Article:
Our elected leaders must be effective, visible and accessible. Many people of Parkside, Centerville and Whitman Park (aka Polock – sorry) have never heard of Bill Spearman, their 2nd Ward councilman. On Election Day, one of his constituents told him that she had been trying to reach him for months. He gave her Ana’s number, his “right hand” (Ana is an assistant in City Council – I look forward to working with her one day). As I well know, we do not need right hands, we need leaders who are willing to devote their time and energy to those who only request that city government do its job.
For the upcoming election, the voters of Camden have a few simple questions that they can ask anyone who is interested in running for office.
• If you have already been elected to office, what have you done, through your position to deal with Camden’s most pressing issues? Those issues: job creation, economic development, environmental pollution, decreasing the dropout rate, decreasing violence, mentoring and encouraging young people
• How have you shown your independence or ability to build coalitions to make sustainable change in the city?
• Are you a part of the political machine that cares more about retaining power than implementing meaningful leadership?
• What legislation or policy have you implemented that has improved the lives of Camden resident?
The answers to these questions will show who is ready to lead our city in the next decade and who is ready to continue the 30 year leadership deficit.
What does a mayor do anyway?
There are no term limits on the position of mayor in Camden. I assume that Mayor Faison is not running because she has repeatedly said that she has been stripped of her power. This begs the question - what does the mayor do? According to our form of mayor/council government:
a. Enforce the Charter and ordinances of the city.
b. Supervise all of the departments of the city government. (This is shared with the COO, who relies on Christine Tucker Jones, the business administrator, and the mayor)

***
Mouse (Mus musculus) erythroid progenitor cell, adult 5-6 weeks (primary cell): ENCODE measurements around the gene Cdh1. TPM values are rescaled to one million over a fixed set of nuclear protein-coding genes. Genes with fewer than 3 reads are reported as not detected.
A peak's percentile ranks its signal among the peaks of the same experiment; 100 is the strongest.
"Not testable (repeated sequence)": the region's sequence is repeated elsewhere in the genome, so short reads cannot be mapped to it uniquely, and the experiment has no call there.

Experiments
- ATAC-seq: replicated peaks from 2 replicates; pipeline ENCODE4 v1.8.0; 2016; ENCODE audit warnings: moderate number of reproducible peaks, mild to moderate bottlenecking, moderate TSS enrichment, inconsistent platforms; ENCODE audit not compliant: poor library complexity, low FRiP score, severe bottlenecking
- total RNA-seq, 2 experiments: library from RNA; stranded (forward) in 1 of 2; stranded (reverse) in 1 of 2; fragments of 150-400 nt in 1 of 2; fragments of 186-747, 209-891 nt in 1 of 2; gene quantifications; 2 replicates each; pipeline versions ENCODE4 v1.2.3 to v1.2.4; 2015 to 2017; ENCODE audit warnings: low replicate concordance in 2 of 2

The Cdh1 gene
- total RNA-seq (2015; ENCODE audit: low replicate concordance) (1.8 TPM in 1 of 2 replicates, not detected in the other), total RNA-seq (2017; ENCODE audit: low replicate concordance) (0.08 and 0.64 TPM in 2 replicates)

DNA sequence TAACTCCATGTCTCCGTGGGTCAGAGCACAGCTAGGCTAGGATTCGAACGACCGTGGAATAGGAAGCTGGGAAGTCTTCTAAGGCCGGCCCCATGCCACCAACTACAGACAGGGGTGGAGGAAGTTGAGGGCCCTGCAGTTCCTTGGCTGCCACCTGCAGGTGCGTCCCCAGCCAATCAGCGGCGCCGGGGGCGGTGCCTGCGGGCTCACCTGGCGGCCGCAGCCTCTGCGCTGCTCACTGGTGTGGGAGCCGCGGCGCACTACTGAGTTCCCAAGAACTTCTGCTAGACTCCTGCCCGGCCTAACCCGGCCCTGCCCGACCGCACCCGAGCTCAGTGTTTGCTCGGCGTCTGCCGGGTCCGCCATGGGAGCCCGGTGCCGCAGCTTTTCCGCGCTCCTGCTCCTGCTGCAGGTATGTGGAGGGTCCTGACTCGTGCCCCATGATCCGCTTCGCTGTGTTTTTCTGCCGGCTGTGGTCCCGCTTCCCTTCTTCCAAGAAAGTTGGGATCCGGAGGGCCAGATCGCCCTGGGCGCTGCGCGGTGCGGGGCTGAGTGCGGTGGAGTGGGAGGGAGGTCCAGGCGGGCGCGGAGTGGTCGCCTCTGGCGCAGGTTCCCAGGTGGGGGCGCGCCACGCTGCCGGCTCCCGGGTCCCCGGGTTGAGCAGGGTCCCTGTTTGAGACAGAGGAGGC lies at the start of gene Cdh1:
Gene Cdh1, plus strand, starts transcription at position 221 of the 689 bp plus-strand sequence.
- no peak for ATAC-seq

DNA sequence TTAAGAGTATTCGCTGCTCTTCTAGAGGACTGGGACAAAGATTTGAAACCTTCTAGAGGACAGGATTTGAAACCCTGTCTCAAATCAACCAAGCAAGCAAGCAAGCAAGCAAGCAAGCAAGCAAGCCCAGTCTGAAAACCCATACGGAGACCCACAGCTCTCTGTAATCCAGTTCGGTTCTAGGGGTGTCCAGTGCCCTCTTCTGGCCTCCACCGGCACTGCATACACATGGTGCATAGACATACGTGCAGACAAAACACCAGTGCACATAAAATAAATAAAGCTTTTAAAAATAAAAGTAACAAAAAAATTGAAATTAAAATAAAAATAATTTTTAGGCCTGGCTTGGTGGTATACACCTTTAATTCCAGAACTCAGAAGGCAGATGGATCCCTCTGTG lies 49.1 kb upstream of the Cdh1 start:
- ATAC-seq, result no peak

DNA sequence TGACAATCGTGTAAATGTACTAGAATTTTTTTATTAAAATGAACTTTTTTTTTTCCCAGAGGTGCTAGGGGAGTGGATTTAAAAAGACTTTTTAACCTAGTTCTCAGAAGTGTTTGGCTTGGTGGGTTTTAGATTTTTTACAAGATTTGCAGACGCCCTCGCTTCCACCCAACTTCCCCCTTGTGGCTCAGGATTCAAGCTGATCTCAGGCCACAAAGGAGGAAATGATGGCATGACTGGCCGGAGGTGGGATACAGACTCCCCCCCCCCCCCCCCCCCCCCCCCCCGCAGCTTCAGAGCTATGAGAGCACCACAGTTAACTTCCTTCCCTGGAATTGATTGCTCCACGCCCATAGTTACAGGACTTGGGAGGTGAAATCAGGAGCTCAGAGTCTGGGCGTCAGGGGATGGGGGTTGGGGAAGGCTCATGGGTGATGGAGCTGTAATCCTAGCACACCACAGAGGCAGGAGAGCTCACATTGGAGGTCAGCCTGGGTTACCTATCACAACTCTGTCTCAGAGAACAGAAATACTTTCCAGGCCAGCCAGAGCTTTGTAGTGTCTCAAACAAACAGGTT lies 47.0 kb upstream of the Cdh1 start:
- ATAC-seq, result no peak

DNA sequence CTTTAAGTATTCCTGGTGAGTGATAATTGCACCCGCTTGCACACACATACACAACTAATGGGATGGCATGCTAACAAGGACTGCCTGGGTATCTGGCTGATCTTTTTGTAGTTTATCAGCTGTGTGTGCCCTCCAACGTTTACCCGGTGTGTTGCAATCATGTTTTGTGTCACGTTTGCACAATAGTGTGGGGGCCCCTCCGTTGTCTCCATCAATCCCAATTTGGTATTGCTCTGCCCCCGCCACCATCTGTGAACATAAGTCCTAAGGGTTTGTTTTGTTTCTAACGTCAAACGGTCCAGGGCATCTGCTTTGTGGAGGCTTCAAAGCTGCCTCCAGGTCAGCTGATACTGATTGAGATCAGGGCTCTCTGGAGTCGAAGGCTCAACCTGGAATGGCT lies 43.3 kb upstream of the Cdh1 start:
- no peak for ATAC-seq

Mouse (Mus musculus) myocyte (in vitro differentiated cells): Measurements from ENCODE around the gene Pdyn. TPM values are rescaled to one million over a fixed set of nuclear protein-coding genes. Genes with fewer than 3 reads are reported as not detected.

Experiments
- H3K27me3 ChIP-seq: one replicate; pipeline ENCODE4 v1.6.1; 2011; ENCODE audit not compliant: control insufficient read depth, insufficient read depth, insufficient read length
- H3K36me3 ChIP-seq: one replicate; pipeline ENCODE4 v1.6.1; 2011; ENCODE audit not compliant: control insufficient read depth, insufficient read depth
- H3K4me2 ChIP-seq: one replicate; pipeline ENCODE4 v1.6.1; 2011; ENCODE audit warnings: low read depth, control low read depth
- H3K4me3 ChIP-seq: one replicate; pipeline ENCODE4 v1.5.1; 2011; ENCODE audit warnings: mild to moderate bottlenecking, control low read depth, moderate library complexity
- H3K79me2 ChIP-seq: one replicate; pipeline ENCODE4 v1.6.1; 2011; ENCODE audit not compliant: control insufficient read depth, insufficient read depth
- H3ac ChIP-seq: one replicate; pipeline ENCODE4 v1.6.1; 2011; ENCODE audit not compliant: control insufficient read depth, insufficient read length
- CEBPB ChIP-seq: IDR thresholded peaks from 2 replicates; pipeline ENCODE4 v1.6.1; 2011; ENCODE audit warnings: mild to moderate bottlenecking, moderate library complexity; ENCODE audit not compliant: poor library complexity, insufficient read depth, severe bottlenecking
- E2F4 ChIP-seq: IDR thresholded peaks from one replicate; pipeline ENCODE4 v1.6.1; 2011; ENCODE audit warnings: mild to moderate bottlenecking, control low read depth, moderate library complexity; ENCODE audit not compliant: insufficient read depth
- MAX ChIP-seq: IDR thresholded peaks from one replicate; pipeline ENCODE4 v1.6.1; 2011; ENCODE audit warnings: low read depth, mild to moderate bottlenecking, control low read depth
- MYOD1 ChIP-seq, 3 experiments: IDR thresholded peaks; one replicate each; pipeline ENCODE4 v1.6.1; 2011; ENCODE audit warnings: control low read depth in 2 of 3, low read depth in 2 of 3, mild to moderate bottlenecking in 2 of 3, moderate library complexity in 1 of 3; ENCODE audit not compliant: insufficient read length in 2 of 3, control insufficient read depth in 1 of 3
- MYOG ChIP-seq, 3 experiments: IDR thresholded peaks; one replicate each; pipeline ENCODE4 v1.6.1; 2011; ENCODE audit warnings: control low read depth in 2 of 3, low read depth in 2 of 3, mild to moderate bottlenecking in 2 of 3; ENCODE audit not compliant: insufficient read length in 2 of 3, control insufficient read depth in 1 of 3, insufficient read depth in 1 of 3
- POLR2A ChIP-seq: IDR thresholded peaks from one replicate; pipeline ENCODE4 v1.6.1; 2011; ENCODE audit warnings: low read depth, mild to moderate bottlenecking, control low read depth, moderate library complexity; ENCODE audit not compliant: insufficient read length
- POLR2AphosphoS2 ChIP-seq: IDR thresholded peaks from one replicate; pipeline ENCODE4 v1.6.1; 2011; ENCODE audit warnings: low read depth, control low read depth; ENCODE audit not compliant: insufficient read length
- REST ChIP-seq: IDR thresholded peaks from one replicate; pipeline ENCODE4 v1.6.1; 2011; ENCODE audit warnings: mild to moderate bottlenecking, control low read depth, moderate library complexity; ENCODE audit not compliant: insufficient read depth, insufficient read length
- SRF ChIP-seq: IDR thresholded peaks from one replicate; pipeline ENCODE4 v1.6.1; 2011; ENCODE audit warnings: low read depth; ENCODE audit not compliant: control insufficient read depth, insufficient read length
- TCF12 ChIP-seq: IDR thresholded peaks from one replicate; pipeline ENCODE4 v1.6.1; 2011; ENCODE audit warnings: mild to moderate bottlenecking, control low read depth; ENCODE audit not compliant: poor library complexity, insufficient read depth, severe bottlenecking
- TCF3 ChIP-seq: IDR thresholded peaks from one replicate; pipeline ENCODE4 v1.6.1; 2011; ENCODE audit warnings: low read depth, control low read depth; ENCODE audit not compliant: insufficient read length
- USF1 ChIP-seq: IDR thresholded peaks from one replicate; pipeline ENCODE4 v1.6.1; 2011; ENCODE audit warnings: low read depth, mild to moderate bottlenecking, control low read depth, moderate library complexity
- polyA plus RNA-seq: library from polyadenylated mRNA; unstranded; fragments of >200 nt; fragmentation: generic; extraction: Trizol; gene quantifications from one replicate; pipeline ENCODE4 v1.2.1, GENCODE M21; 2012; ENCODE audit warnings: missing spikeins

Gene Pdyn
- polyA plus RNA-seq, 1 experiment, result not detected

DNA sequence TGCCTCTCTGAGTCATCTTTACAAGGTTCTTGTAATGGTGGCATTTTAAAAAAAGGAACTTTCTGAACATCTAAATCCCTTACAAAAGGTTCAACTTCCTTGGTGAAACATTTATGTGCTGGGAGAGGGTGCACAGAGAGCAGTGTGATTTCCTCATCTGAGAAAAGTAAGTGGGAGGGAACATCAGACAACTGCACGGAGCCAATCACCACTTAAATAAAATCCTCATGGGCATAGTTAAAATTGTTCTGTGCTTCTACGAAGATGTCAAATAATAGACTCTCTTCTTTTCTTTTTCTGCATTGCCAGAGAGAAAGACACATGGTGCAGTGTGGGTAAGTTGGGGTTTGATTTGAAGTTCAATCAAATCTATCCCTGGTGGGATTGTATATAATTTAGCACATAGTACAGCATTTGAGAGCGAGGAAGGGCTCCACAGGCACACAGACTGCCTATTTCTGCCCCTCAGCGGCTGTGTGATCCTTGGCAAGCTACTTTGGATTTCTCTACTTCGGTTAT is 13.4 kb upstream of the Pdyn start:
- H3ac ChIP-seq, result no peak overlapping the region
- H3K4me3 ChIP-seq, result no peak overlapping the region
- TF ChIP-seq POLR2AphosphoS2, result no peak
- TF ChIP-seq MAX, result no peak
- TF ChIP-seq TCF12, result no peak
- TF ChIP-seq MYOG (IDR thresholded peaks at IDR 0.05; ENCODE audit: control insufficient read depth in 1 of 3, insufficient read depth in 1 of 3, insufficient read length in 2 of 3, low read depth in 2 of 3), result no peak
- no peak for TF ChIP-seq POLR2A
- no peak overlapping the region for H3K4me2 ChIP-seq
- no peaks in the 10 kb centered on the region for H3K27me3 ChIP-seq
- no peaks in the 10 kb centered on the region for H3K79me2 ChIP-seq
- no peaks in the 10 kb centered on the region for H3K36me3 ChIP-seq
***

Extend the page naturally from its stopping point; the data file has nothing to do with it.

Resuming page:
c. Appoint all officers and employees for whose election or appointment no other provision is made by Charter or ordinance.
d. Appoint Judges of the Municipal Court, with the advice and consent of the Council, as provided in N.J.S.A. 2A: 8-5, and appoint such additional clerical assistants as may be necessary to the Municipal Court and to supervise and perform such administrative duties as may be necessary for the proper functioning of such Court.
e. Supervise and direct all necessary publicity and public relations functions of the city.
f. Exercise any act empowered under law to preserve and protect the public health, safety and welfare.
g. Appoint with the advice and consent of City Council, the members of the various boards, commissions and authorities created by law or ordinance.
h. Create advisory bodies which the Mayor deems necessary and convenient and to appoint the members of those advisory bodies.
i. Organize ad hoc working groups of city employees to perform special projects and supervise tasks not specially assigned to the various departments.
I bolded what the mayor can still do, despite the powers given to the COO in the MRERA legislation. Some of those in bold are partially shared powers. The COO cannot veto a decision of the mayor, but can technically override a decision. If a mayor in Camden does not have power, that is because it's been abdicated, not because its been eliminated.
As always...Power to the People
I can't wait until January.